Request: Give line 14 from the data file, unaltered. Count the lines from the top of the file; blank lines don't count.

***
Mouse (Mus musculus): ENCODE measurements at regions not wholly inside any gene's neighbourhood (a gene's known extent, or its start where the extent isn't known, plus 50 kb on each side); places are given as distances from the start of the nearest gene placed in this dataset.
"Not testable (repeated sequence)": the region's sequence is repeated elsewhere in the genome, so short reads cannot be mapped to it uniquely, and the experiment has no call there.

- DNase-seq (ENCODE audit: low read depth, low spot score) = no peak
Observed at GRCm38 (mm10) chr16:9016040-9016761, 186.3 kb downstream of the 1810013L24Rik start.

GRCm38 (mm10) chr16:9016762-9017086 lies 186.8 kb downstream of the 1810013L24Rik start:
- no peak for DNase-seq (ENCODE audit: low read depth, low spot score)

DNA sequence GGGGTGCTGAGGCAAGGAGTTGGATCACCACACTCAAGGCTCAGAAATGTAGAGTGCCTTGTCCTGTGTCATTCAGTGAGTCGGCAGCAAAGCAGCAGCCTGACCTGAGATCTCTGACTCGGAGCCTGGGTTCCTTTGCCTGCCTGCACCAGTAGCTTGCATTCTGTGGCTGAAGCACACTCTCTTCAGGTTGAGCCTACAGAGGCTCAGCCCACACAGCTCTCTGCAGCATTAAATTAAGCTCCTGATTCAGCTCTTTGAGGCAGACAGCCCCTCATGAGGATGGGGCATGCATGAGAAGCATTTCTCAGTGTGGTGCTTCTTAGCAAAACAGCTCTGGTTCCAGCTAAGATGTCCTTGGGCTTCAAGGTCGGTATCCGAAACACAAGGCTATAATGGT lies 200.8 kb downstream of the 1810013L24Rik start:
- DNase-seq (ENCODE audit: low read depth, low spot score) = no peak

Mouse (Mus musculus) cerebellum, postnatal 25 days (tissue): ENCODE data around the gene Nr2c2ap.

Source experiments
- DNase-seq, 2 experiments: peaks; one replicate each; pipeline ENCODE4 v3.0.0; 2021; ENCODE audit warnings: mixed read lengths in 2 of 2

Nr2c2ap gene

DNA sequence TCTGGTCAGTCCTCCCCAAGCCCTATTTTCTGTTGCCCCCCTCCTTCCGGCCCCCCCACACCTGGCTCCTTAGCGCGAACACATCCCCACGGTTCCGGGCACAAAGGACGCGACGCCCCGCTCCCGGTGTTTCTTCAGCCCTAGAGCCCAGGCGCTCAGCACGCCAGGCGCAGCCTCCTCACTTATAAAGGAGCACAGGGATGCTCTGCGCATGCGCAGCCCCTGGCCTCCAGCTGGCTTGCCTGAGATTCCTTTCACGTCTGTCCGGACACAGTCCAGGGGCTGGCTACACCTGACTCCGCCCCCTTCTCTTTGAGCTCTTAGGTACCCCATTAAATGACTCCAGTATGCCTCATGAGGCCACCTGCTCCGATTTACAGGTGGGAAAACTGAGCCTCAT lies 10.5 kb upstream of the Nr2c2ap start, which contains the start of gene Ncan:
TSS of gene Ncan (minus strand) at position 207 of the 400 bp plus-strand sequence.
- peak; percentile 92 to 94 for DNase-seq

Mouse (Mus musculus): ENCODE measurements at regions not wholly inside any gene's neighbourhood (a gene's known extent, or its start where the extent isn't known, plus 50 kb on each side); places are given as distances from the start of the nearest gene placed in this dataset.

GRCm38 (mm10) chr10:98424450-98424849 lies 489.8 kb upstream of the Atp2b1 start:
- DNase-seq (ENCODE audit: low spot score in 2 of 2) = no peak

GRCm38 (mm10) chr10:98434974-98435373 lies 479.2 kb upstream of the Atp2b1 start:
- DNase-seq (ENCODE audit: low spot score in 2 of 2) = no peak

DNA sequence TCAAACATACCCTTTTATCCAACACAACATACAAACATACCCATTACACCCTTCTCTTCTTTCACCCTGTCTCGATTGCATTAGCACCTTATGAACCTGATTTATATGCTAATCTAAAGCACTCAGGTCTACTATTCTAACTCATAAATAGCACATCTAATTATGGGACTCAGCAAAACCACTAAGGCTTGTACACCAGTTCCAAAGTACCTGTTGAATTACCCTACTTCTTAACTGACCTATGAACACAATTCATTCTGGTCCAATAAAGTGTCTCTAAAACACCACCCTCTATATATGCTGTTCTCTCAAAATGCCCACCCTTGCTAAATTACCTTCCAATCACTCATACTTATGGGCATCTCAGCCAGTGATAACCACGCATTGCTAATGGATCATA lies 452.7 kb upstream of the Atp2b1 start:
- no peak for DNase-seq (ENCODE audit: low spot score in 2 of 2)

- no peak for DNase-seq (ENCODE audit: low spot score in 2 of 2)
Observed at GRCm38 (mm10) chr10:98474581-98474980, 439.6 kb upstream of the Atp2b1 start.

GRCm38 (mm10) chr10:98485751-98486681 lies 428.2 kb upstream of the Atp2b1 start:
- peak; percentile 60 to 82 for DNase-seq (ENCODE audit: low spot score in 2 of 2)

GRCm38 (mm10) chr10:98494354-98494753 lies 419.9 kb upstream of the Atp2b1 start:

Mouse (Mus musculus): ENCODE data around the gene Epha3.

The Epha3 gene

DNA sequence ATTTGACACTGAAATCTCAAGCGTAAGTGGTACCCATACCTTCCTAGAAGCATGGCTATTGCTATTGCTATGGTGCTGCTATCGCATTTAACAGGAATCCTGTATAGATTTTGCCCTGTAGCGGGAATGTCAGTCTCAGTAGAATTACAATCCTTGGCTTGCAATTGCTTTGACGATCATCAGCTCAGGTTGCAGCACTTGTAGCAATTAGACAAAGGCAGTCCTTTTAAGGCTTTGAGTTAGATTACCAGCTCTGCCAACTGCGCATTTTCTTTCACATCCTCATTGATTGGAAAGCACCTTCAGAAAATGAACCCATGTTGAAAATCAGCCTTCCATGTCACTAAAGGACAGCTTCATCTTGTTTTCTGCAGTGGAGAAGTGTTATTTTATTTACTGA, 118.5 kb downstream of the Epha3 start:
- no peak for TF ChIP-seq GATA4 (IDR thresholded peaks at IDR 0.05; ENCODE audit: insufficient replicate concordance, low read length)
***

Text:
TSS of gene Ncan (minus strand) at position 207 of the 400 bp plus-strand sequence.